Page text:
The claims asserted by BDIL in both its Georgia counterclaim and its New Jersey complaint were based on theories that Marsh committed fraud or breached the fiduciary duty he owed to BDIL. Although it is arguable that BDIL's Georgia counterclaim asserted different allegations of fraud or misconduct than those asserted against Marsh in its New Jersey complaint, any distinctions are not of sufficient weight to deflect application of the entire controversy doctrine. The pivotal circumstance in both the Georgia action and this action is the "commission promise." In Georgia, Marsh urged enforcement of the "commission promise" in seeking damages against BDIL; here, BDIL asserted that Marsh's failure to disclose the "commission promise" to BDIL caused it to execute the indemnification agreement and later incur damages by defending Wertheimer as ostensibly required by the indemnification agreement. These claims certainly arose from the same transaction or series of transactions.

In short, application of DiTrolio's test to the present circumstances demonstrates that the claims BDIL withheld from the Georgia suit and pursued in this action were elements of "one mandatory unit of litigation." Ibid.

Second, BDIL's argument that the claims asserted in this action had not accrued by the close of the pleading stage in Georgia is wholly without merit. As Marsh persuasively argues, any damages that BDIL may have incurred if it could prove the allegations of its New Jersey complaint accrued no later than when Marsh filed suit in Georgia. As BDIL argued in the trial court in opposing Marsh's motion for summary judgment, "Marsh's decision to sue Wertheimer in Georgia in 2004 triggered [BDIL's] obligation to pay for Wertheimer's defense, thus causing damage to the Company to the tune of more than $900,000." In short, we find no merit in this aspect of BDIL's argument, because there is no doubt that the claims in question accrued years before BDIL filed suit in New Jersey.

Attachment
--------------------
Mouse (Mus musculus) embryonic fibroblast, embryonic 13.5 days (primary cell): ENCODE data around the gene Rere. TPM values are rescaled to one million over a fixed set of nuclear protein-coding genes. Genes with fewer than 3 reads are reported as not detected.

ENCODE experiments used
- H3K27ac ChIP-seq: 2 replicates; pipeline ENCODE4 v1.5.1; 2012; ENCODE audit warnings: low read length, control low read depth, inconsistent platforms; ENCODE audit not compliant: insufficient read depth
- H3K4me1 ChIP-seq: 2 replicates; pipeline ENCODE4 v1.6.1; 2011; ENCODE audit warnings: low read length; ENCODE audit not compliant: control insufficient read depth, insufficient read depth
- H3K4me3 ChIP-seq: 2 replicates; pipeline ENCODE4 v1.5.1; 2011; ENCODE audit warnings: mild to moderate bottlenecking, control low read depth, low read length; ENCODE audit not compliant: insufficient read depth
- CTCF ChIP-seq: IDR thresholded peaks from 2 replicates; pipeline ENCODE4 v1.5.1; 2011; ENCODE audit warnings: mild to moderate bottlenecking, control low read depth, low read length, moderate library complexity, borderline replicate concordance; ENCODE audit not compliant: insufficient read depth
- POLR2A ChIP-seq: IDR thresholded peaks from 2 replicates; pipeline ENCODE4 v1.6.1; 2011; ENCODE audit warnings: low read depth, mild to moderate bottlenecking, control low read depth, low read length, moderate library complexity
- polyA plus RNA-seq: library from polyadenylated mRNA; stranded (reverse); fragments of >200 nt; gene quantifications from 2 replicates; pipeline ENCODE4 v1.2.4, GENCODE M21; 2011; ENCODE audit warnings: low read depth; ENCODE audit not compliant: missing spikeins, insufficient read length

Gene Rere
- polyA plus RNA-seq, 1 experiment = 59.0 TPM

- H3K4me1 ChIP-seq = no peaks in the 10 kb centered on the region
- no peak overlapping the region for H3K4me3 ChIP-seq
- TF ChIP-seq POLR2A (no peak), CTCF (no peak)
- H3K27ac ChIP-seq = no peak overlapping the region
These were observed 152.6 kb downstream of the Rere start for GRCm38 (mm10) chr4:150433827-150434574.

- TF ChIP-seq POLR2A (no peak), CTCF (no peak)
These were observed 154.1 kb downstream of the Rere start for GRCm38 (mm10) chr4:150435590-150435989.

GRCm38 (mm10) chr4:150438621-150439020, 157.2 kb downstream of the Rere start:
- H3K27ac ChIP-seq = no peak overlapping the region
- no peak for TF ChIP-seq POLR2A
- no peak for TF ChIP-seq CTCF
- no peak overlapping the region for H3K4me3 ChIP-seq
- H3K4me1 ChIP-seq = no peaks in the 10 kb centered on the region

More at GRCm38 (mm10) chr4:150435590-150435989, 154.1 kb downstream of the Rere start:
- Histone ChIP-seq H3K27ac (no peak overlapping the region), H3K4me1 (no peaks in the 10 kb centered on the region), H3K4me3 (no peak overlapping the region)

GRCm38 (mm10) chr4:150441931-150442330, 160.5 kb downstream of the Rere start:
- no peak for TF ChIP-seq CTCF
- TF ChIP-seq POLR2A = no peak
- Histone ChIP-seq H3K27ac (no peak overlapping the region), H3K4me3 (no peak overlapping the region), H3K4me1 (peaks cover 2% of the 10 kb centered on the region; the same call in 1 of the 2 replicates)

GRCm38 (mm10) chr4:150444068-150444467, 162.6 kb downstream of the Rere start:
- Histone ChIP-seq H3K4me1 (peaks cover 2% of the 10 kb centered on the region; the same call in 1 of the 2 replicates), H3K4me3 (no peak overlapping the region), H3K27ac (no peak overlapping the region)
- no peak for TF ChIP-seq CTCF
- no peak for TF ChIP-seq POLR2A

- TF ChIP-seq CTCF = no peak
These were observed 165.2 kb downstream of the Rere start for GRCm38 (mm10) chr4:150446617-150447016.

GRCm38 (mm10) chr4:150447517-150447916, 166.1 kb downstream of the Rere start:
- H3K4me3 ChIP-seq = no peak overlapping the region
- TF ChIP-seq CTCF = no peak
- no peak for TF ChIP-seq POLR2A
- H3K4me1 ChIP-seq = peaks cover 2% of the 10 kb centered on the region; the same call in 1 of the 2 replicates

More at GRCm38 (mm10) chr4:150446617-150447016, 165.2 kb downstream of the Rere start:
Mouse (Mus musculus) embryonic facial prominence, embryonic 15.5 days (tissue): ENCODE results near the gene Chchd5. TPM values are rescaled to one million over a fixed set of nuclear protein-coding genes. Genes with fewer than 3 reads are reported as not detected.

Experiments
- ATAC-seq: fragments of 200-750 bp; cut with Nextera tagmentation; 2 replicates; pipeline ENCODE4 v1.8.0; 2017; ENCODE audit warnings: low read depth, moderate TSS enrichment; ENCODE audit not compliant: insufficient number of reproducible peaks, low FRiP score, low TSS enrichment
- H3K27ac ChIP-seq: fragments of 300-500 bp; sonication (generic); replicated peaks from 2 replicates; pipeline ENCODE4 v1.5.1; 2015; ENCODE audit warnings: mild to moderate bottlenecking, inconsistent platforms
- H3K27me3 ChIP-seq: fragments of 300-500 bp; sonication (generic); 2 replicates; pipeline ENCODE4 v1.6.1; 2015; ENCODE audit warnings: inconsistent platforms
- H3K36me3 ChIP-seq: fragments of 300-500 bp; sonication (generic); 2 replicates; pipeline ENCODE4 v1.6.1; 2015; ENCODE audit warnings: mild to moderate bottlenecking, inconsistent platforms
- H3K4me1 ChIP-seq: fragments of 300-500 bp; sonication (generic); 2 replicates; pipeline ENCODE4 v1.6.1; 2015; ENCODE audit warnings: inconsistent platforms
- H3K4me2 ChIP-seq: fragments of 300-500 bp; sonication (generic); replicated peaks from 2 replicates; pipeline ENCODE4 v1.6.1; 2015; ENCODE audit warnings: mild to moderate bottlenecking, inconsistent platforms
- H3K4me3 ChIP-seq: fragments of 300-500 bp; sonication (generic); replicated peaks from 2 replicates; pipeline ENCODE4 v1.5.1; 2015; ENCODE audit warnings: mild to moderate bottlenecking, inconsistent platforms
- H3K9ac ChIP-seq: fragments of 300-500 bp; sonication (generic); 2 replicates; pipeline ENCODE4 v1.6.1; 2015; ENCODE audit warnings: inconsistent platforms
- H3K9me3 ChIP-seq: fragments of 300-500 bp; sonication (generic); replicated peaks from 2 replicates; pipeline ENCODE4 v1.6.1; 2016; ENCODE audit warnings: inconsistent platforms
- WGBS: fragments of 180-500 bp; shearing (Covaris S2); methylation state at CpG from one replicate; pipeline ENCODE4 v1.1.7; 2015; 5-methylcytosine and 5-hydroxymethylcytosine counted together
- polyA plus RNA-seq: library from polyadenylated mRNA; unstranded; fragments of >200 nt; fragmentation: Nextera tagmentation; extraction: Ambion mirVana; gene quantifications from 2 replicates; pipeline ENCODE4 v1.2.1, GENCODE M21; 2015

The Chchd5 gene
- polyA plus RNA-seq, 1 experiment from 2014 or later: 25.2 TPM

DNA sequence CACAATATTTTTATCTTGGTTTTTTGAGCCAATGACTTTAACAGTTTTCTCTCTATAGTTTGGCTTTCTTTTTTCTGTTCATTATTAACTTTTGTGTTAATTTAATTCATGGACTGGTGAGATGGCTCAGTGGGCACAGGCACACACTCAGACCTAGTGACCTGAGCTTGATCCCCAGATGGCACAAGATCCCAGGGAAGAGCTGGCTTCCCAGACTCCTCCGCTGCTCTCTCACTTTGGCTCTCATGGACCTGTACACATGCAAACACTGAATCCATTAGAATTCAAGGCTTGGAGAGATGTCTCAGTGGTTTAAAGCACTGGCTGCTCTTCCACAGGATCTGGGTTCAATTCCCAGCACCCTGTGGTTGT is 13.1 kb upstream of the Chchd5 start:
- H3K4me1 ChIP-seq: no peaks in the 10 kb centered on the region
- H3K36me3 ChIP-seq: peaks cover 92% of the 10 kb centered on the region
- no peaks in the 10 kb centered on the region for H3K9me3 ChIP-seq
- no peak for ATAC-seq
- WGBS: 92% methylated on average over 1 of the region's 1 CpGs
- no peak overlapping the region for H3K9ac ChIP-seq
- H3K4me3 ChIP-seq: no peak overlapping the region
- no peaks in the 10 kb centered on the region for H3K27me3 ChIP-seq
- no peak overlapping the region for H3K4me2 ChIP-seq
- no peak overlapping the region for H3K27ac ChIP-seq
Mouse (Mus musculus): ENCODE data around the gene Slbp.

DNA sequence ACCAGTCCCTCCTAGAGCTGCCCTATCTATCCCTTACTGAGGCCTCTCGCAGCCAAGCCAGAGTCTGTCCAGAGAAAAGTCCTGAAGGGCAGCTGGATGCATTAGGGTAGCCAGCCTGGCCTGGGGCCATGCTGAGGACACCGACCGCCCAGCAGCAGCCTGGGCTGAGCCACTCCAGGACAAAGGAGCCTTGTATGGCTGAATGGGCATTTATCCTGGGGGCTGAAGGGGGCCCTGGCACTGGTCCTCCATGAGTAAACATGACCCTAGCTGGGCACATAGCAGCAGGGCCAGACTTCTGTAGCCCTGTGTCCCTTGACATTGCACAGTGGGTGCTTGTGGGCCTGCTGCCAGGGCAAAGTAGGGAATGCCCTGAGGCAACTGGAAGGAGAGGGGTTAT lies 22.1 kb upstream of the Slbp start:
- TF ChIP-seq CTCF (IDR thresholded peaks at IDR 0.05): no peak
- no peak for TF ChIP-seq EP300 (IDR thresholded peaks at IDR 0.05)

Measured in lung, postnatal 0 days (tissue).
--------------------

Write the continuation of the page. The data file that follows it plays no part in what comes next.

Moreover, this argument is belied by the fact that the complaint was filed here while the Georgia action was still pending. Without question, the New Jersey claims had accrued before the Georgia action ended since they were asserted while the Georgia action was still pending. And, even if we were to take a leap of faith and assume the New Jersey claims only became known to BDIL at or about the time the complaint was filed here, BDIL has not shown that the Georgia court would not have permitted the counterclaim to be amended to include these claims at the time the action here was commenced. The Georgia rules governing the amendment of pleadings are every bit as liberal as our own. Compare O.C.G.A. § 9-11-15 (permitting the filing of amended pleadings "as a matter of course and without leave of court at any time before the entry of a pretrial order [and] . . . [t]hereafter [with consent or] by leave of court [which] shall be freely given when justice so requires") with R. 4:9-1 (permitting the filing of amended pleadings, after a responsive pleading is filed, by written consent "or by leave of court which shall be freely given in the interest of justice"). BDIL has not shown that the New Jersey claims could not have been asserted by way of an amended counterclaim in the Georgia suit.

Third, BDIL contends it had the unfettered right to file this second suit without fear of the entire controversy doctrine solely because the first suit was still pending. We find no support for this contention. Indeed, our acceptance of the argument that such a bright line rule exists would encourage the type of forum shopping and fragmentation of controversies the entire controversy doctrine was intended to preclude.

Although we said in one case that "the entire controversy doctrine only precludes successive suits involving related claims," Kaselaan & D'Angelo Assocs., Inc. v. Soffian, 290 N.J. Super. 293, 299 (App. Div. 1996) (emphasis added), which on the surface would appear to support BDIL's argument, that statement was made in a context quite different than that at hand. In Kaselaan & D'Angelo, as well as Mortgagelinq Corp. v. Commonwealth Land Title Ins. Co., 142 N.J. 336 (1995), upon which the former relied, the effect of a suit filed in state court during the pendency of a federal suit was considered. Our courts have shown no hostility toward the plaintiff who files such multiple suits because of the risk that the plaintiff may be barred from federal court due to lack of subject matter jurisdiction. Absent a second suit in state court, the dismissal of the initial federal suit on jurisdictional grounds could potentially prove fatal to the plaintiff's attempt to obtain anywhere an adjudication on the merits. This potential outcome provides a sound basis for permitting multiple pending actions arising out of the same operative facts without offending the objectives of the entire controversy doctrine. It is in that context that we said the entire controversy doctrine applies only to "successive" suits.